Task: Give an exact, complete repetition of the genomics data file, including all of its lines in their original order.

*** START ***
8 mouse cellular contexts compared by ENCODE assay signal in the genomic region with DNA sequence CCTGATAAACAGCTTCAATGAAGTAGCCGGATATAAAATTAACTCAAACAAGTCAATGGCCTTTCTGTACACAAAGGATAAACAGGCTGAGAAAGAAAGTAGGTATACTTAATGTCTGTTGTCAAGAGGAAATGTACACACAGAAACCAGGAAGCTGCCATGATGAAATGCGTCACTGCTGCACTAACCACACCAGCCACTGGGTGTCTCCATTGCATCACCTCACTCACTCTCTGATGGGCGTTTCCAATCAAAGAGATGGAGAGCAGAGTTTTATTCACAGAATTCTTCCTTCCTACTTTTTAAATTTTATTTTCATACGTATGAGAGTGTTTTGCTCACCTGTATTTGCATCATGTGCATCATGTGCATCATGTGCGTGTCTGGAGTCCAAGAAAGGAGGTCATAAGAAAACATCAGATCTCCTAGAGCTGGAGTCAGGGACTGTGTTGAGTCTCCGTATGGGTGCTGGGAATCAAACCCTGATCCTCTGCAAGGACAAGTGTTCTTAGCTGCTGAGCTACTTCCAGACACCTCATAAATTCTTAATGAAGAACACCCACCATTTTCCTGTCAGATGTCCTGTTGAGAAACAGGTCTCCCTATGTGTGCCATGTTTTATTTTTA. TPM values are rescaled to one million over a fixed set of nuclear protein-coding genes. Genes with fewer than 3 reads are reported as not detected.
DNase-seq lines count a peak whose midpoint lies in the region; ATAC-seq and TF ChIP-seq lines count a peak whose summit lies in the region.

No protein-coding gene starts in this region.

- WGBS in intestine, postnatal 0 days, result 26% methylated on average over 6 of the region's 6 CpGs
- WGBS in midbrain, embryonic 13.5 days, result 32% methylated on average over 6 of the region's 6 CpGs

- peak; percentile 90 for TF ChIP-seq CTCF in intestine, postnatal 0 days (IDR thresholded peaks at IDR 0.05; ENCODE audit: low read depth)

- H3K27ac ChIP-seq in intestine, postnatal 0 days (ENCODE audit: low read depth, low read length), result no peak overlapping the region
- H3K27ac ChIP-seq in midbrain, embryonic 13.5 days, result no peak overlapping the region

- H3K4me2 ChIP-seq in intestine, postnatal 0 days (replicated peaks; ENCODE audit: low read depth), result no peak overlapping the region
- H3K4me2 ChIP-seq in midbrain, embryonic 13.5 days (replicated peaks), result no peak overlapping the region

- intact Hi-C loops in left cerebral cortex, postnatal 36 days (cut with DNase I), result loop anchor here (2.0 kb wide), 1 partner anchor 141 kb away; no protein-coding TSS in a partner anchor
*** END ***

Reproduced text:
8 mouse cellular contexts compared by ENCODE assay signal in the genomic region with DNA sequence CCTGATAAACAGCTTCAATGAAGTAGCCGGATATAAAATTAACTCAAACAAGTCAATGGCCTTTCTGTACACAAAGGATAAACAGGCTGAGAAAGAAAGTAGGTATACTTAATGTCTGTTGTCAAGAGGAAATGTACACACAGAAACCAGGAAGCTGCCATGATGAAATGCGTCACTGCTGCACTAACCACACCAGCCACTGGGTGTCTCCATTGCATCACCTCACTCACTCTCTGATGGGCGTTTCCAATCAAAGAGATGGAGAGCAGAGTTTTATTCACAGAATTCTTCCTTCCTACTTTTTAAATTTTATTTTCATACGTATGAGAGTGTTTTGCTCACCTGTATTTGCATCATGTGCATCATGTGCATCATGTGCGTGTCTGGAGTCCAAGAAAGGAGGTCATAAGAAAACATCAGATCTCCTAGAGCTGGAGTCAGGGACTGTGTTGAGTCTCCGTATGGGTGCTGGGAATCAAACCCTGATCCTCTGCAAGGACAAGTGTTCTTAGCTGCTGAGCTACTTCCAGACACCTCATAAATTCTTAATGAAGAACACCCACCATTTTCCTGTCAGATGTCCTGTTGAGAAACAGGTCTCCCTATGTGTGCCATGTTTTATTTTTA. TPM values are rescaled to one million over a fixed set of nuclear protein-coding genes. Genes with fewer than 3 reads are reported as not detected.
DNase-seq lines count a peak whose midpoint lies in the region; ATAC-seq and TF ChIP-seq lines count a peak whose summit lies in the region.

No protein-coding gene starts in this region.

- WGBS in intestine, postnatal 0 days, result 26% methylated on average over 6 of the region's 6 CpGs
- WGBS in midbrain, embryonic 13.5 days, result 32% methylated on average over 6 of the region's 6 CpGs

- peak; percentile 90 for TF ChIP-seq CTCF in intestine, postnatal 0 days (IDR thresholded peaks at IDR 0.05; ENCODE audit: low read depth)

- H3K27ac ChIP-seq in intestine, postnatal 0 days (ENCODE audit: low read depth, low read length), result no peak overlapping the region
- H3K27ac ChIP-seq in midbrain, embryonic 13.5 days, result no peak overlapping the region

- H3K4me2 ChIP-seq in intestine, postnatal 0 days (replicated peaks; ENCODE audit: low read depth), result no peak overlapping the region
- H3K4me2 ChIP-seq in midbrain, embryonic 13.5 days (replicated peaks), result no peak overlapping the region

- intact Hi-C loops in left cerebral cortex, postnatal 36 days (cut with DNase I), result loop anchor here (2.0 kb wide), 1 partner anchor 141 kb away; no protein-coding TSS in a partner anchor